So. Brink, besides being what a racist caricature of an Oriental person would say is their favorite Doctor Who episode, is also a disappointing game. My feeling is that it needed to stick to its guns, or rather, pick a gun to stick to and then stick to it. Are you going to have a story or concentrate more on your round-based competitive multiplayer? I don’t think you can make them work together, they’re like the straight-laced young new detective teamed up with the cynical old-timer except without the opportunity for a buddy movie. If story matters to anyone it matters to single players, the co-ops are busy chatting amongst themselves and the competitives would rather focus on having the most headshots.
For me, Brink‘s biggest mistake is forcing the player to unlock everything. I don’t have a marketing degree but I would have thought you want your game to put its best foot forward and leave a good first impression, not dangle its content over our heads and say “Oh, you want this? Well, then dance for me. Sexily.” I’d have thought that if you want to rely on using customizable outfits to let players make their avatars distinct from each other then you should have started off with more than two outfits available from the start. Perhaps the engineers should have started out with the ability to build sentries or the soldiers should have started out with miniguns, or was this all part of the devious scheme to avoid getting compared to Team Fortress 2 some more (take a shot)?
Still, if you’re resigned to getting compared to Team Fortress 2, I think you should go in the other direction. Don’t have less character classes than TF2, TF2‘s already pretty streamlined (or at least it was before they started bringing out new weapons every other weekend apparently in paralyzed terror of people getting bored of it, and incidentally that’s three shots this paragraph so far). What you need to do is have more classes. Make it the MUGEN of class-based shooters. After all, there are many facets of warfare that the TF2 lineup doesn’t cover (four shots).
Here are a few possibilities I’ve come up with:
The Propaganda Artist
A good starting point for design is to take something that already exists in a game and find a new use for it. Custom graffiti tags have existed in Valve multiplayer shooters since the first Half-Life, but only the Propaganda Artist will employ them in gameplay. The Artist’s job is to take a candid photograph of a member of the enemy team who’s being a particular pain in the arse and get it back to base so he can create unflattering cartoons and then paste them all over the battlefield. The Artist’s teammates gain a morale boost as they realize that yes, he really is just a silly old bugger with a fat neck, and thusly shamed the victim will have no option but to slink back inside their base and cry, I would imagine. The Propaganda Artist’s other main duty is to remind his teammates not to sleep with the local women.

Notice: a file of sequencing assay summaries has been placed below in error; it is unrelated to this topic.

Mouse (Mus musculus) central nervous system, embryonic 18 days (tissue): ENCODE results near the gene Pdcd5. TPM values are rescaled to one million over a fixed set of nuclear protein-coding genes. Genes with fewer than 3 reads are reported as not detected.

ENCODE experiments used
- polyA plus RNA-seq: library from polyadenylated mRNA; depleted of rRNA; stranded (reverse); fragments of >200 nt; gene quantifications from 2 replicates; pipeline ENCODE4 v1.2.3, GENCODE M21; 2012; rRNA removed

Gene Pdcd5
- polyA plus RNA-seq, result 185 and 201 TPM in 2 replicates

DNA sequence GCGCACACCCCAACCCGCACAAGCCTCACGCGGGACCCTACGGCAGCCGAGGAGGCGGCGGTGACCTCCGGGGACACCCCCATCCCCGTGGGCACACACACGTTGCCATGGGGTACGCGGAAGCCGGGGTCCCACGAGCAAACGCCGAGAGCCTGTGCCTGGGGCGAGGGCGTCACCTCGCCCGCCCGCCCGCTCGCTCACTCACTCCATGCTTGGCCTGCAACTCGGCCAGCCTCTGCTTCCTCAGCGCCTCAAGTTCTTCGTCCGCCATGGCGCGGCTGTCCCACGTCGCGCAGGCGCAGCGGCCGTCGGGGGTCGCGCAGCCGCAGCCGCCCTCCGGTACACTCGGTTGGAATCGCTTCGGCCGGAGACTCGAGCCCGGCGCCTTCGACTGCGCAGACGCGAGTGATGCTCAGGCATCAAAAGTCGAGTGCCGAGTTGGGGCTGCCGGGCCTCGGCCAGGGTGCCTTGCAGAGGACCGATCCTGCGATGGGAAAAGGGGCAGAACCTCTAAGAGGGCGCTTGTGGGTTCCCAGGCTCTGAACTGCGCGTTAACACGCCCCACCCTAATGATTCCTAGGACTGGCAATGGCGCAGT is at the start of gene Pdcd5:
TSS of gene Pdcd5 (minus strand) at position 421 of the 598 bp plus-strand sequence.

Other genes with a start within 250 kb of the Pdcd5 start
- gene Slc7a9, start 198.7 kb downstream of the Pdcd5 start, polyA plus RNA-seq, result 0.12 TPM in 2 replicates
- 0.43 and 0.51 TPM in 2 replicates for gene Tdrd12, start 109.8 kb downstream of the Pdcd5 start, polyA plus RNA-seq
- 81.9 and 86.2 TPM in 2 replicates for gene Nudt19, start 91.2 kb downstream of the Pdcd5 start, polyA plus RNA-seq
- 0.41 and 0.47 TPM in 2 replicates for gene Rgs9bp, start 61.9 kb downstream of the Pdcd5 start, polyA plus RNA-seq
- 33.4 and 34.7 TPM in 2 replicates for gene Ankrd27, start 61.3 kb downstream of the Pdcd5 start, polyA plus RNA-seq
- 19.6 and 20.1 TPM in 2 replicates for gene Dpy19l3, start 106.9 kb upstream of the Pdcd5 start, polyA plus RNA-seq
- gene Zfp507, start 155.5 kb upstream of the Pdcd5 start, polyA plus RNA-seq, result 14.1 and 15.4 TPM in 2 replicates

Balance is important, so this new alternative build for the Medic class would be the vital counter to the soul-destroying powers of the Propaganda Artist. When a soldier runs inside the base crying because the enemy team’s Artist depicted his receding hairline with particularly caustic accuracy, the Counsellor can deploy their thermos of hot milky tea to get them back into mental shape (the thermos being the Counsellor’s primary weapon, their secondary being a doll with which teammates can indicate where the enemy team touched them). The Counsellor also has an equivalent of the Medic’s ubercharge from TF2 (drink) with which he can put a teammate into a temporary state of total self-assurance previously seen only in American politicians.
The Crime Scene Investigator
With the success of LA Noire, and with mainstream gaming growing into a more sophisticated phase, team-based shooters should cater to people who prefer thoughtful, investigative gameplay. Many such games already have a system wherein player X can become a “nemesis” or priority target if they kill player Y enough times in a row, but with the new system, this will only occur once the Crime Scene Investigator has worked the scene, gone through the giblets, interrogated suspects, traced the footprints and bullet casings and left a fully detailed report on player Y’s desk. Primary weapon: Roll of yellow and black stripey tape. Secondary weapon: stern tone of voice.
Alright, Yahtzee, so you’re butchering a perfectly satisfactory action shooter to cater for adventure gamers, artists and social workers, but what about all the other genres of video game? Valid point, myself, so allow me to introduce the Pilot. Rather than storming from the base in an undisciplined mob like the rest of the classes, the Pilot’s experience involves taking off from the airbase, ascending to a height at which they couldn’t possibly be hit by any enemy unit, looking at the clouds for a while and then pressing a button when their targeting computer tells them to, whereupon their team immediately wins. Then the news media trumpets the victory, folks back home celebrate, and in that lonely bombed-out crater the first vultures fight over the eyeballs of a father of three.
The fierce and beautiful predator of the Indian subcontinent, the Tiger has the obvious benefits of wild unstoppable strength and razor-sharp teeth, but also has the ability to capture control points by widdling all over them, which has the added mixed benefit of making every other character disinclined to stand on that control point for a while. What the Tiger loses in long-distance attack ability it gains in the fact that it’s a fucking tiger.
Yahtzee is a British-born, currently Australian-based writer and gamer with a sweet hat and a chip on his shoulder. When he isn’t talking very fast into a headset mic he also designs freeware adventure games and writes the back page column for PC Gamer, who are too important to mention us. His personal site is www.fullyramblomatic.com.